If you use blogroll links on your sidebar, you can also move it to a self-hosted environment by saving the OPML file. This can be accessed by adding ‘/wp-links-opml.php’ to your WordPress.com site’s URL.
You can save this file directly from your browser using the built-in save feature. Simply press Command + S or Ctrl + S on the keyboard and save the page as an XML file.
The next step is to install a link management plugin to your self-hosted WordPress site. Although you can import your blogroll links without such a plugin, it won’t be possible for you to access them in your dashboard — let alone present them in your WordPress site.
5. Redirect Users to Your New Site
If your WordPress.com website has already amassed a readership, then you need a way to redirect them to your new domain. Unfortunately, the only way to do this with WordPress.com is to pay for the built-in redirect feature.
This will bring you to the checkout page where you can choose to pay via credit card or PayPal. As of 2017, the current cost of site redirects sits at $13 per year. Complete this transaction to continue.
Redirecting your website is done for two reasons: to bring traffic from your WordPress.com blog to your self-hosted site, and to prevent the SEO efforts you’ve done from going to waste.
You may keep the redirect subscription going for as long as you think your WordPress.com address still has SEO value. Some users, however, prefer to keep it only for two years as to allow visitors to memorize their new address.
6. Move Your Subscribers
As a site owner, converting your visitors into email subscribers is a crucial step for brand growth. If you already have an established subscriber base in WordPress.com, then you may be thinking twice about moving to a self-hosted environment. Fortunately, you can also move subscribers with relative ease using the Jetpack plugin.
A straightforward approach is to have the Jetpack plugin installed and then contact the WordPress.com team to perform the steps on your behalf. Alternatively, you can refer to this post for the exact steps on how to do this manually.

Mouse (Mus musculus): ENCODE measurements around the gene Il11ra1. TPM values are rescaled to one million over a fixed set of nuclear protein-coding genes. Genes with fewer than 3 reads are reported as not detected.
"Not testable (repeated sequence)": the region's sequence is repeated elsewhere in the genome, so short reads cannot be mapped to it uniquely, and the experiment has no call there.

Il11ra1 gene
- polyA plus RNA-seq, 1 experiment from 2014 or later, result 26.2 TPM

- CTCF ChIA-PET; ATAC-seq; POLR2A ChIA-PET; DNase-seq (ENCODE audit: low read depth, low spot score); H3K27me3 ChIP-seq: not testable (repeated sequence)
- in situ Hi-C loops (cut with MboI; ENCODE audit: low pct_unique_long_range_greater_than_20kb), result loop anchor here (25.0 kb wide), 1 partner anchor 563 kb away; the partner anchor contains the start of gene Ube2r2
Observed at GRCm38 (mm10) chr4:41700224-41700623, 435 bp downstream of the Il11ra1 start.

Just like your XML file, you need to handle your CSV file with care. Be sure to save it in a secure location after the download. You can then import it directly to any email marketing platform as well as a WordPress-exclusive newsletter plugin.
For example, if you use The Newsletter plugin, you can import your CSV file by going to the ‘Subscribers’ menu and selecting “Import from external sources”.
After selecting your CSV file, click the blue ‘Import’ button at the bottom of the page to complete this step. If successful, your subscribers should now be visible by going to ‘Newsletter’ > ‘Subscribers’ from your WordPress dashboard.
Finally, if you intend to keep your WordPress.com site up and running for an indefinite period of time, be sure to post a formal announcement that you’ll be migrating to a self-hosted site soon. This will encourage new subscribers to sign up there instead — given you have an opt-in strategy in place.
Alternatives: Importing WordPress.com Data via WP All Import
An alternative way of importing XML and CSV files is to use a plugin like WP All Import. Upon installation, launch the plugin by going to ‘All Import’ > ‘New Import’ and then choosing ‘Upload a file’.
In the upload window, navigate to the folder where your XML/CSV files are kept and finish the upload. When done, your imported files should be viewable in the “Manage Imports” section of the plugin.
Planning to move your site to a self-hosted environment? For the latest list of the best hosting companies for WordPress, you can refer to this guide. You can also check out our big list of web hosting companies!